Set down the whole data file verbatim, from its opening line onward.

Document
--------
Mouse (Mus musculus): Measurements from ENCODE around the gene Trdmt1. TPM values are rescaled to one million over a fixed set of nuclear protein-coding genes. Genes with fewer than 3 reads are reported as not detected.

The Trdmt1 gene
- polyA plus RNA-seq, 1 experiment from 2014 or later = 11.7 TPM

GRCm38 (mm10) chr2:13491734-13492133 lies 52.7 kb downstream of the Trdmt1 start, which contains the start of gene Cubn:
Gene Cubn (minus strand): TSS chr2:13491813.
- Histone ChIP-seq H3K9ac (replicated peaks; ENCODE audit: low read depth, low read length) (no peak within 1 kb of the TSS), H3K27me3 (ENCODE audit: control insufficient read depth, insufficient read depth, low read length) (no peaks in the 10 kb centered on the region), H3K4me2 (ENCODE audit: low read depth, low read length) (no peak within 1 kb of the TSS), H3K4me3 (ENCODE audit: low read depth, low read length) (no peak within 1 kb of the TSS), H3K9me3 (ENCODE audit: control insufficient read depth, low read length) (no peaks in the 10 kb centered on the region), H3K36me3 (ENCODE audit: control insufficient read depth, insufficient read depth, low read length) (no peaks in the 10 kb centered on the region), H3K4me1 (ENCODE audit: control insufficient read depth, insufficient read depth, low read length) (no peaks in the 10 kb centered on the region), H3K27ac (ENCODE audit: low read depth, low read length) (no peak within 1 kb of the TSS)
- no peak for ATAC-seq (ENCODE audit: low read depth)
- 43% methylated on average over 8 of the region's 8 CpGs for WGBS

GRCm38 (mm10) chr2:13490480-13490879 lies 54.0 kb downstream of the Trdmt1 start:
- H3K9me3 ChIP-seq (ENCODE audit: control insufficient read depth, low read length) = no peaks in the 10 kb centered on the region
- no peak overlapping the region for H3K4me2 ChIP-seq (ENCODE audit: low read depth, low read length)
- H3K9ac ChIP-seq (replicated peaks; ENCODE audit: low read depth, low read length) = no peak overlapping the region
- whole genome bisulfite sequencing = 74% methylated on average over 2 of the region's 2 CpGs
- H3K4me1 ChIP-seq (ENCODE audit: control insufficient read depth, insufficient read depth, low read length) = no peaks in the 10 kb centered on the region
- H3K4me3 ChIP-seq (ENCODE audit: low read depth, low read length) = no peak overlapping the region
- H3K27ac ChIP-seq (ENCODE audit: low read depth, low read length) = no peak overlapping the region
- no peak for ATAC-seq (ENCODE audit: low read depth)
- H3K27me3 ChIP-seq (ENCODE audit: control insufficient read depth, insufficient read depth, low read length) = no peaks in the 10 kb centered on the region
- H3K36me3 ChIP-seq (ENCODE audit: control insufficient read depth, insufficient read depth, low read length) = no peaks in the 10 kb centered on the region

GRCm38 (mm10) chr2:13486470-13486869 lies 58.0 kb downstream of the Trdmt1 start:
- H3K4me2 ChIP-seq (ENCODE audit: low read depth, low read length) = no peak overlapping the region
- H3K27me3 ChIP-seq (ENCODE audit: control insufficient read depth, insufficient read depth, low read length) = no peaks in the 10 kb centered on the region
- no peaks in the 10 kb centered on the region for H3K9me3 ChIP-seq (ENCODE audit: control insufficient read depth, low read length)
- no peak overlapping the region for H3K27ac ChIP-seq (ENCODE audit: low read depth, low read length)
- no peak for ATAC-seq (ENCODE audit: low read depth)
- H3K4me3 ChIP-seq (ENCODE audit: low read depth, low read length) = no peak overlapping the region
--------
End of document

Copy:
Mouse (Mus musculus): Measurements from ENCODE around the gene Trdmt1. TPM values are rescaled to one million over a fixed set of nuclear protein-coding genes. Genes with fewer than 3 reads are reported as not detected.

The Trdmt1 gene
- polyA plus RNA-seq, 1 experiment from 2014 or later = 11.7 TPM

GRCm38 (mm10) chr2:13491734-13492133 lies 52.7 kb downstream of the Trdmt1 start, which contains the start of gene Cubn:
Gene Cubn (minus strand): TSS chr2:13491813.
- Histone ChIP-seq H3K9ac (replicated peaks; ENCODE audit: low read depth, low read length) (no peak within 1 kb of the TSS), H3K27me3 (ENCODE audit: control insufficient read depth, insufficient read depth, low read length) (no peaks in the 10 kb centered on the region), H3K4me2 (ENCODE audit: low read depth, low read length) (no peak within 1 kb of the TSS), H3K4me3 (ENCODE audit: low read depth, low read length) (no peak within 1 kb of the TSS), H3K9me3 (ENCODE audit: control insufficient read depth, low read length) (no peaks in the 10 kb centered on the region), H3K36me3 (ENCODE audit: control insufficient read depth, insufficient read depth, low read length) (no peaks in the 10 kb centered on the region), H3K4me1 (ENCODE audit: control insufficient read depth, insufficient read depth, low read length) (no peaks in the 10 kb centered on the region), H3K27ac (ENCODE audit: low read depth, low read length) (no peak within 1 kb of the TSS)
- no peak for ATAC-seq (ENCODE audit: low read depth)
- 43% methylated on average over 8 of the region's 8 CpGs for WGBS

GRCm38 (mm10) chr2:13490480-13490879 lies 54.0 kb downstream of the Trdmt1 start:
- H3K9me3 ChIP-seq (ENCODE audit: control insufficient read depth, low read length) = no peaks in the 10 kb centered on the region
- no peak overlapping the region for H3K4me2 ChIP-seq (ENCODE audit: low read depth, low read length)
- H3K9ac ChIP-seq (replicated peaks; ENCODE audit: low read depth, low read length) = no peak overlapping the region
- whole genome bisulfite sequencing = 74% methylated on average over 2 of the region's 2 CpGs
- H3K4me1 ChIP-seq (ENCODE audit: control insufficient read depth, insufficient read depth, low read length) = no peaks in the 10 kb centered on the region
- H3K4me3 ChIP-seq (ENCODE audit: low read depth, low read length) = no peak overlapping the region
- H3K27ac ChIP-seq (ENCODE audit: low read depth, low read length) = no peak overlapping the region
- no peak for ATAC-seq (ENCODE audit: low read depth)
- H3K27me3 ChIP-seq (ENCODE audit: control insufficient read depth, insufficient read depth, low read length) = no peaks in the 10 kb centered on the region
- H3K36me3 ChIP-seq (ENCODE audit: control insufficient read depth, insufficient read depth, low read length) = no peaks in the 10 kb centered on the region

GRCm38 (mm10) chr2:13486470-13486869 lies 58.0 kb downstream of the Trdmt1 start:
- H3K4me2 ChIP-seq (ENCODE audit: low read depth, low read length) = no peak overlapping the region
- H3K27me3 ChIP-seq (ENCODE audit: control insufficient read depth, insufficient read depth, low read length) = no peaks in the 10 kb centered on the region
- no peaks in the 10 kb centered on the region for H3K9me3 ChIP-seq (ENCODE audit: control insufficient read depth, low read length)
- no peak overlapping the region for H3K27ac ChIP-seq (ENCODE audit: low read depth, low read length)
- no peak for ATAC-seq (ENCODE audit: low read depth)
- H3K4me3 ChIP-seq (ENCODE audit: low read depth, low read length) = no peak overlapping the region